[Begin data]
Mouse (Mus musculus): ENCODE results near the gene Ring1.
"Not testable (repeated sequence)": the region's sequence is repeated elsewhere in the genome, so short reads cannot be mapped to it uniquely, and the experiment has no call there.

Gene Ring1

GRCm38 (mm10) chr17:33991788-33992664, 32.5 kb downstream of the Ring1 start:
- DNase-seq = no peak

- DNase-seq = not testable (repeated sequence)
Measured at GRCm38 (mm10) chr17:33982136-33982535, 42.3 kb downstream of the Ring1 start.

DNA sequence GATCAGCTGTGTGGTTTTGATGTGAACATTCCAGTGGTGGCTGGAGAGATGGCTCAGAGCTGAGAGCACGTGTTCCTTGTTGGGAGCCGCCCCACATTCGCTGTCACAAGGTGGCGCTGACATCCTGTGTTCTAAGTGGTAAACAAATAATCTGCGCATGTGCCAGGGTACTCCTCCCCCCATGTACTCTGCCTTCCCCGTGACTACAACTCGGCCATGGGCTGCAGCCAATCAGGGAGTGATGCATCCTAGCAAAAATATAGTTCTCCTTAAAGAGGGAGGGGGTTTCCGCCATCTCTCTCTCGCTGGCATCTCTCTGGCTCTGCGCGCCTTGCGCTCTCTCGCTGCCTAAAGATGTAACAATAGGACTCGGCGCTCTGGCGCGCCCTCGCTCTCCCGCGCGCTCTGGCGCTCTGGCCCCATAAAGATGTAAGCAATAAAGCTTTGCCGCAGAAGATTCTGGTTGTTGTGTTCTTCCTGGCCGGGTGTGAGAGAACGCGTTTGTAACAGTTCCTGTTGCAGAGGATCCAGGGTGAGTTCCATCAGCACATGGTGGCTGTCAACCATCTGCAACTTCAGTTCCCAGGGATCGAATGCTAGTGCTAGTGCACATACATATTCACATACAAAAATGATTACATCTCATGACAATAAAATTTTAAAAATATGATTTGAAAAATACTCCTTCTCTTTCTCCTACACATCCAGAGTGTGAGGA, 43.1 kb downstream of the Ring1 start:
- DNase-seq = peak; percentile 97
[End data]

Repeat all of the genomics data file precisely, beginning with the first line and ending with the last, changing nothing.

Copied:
Mouse (Mus musculus): ENCODE results near the gene Ring1.
"Not testable (repeated sequence)": the region's sequence is repeated elsewhere in the genome, so short reads cannot be mapped to it uniquely, and the experiment has no call there.

Gene Ring1

GRCm38 (mm10) chr17:33991788-33992664, 32.5 kb downstream of the Ring1 start:
- DNase-seq = no peak

- DNase-seq = not testable (repeated sequence)
Measured at GRCm38 (mm10) chr17:33982136-33982535, 42.3 kb downstream of the Ring1 start.

DNA sequence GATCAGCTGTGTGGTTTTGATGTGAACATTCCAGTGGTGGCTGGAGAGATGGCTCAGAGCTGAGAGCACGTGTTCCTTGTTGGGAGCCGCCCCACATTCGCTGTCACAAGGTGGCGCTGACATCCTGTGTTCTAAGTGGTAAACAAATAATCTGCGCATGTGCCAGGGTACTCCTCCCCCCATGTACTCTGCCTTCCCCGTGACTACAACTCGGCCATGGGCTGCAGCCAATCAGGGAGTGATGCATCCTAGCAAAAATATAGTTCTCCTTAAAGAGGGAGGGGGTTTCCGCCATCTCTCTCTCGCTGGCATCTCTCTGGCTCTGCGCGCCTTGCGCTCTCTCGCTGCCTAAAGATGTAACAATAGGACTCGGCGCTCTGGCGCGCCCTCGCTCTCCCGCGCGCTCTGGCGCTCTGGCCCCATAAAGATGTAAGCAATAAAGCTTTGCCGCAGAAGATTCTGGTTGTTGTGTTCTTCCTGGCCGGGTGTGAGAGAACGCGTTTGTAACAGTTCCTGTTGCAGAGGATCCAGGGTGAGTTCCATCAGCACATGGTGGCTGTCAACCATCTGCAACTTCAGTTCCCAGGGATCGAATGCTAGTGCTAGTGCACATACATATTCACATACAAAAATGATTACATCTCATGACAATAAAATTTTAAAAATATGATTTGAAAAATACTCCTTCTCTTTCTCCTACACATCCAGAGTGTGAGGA, 43.1 kb downstream of the Ring1 start:
- DNase-seq = peak; percentile 97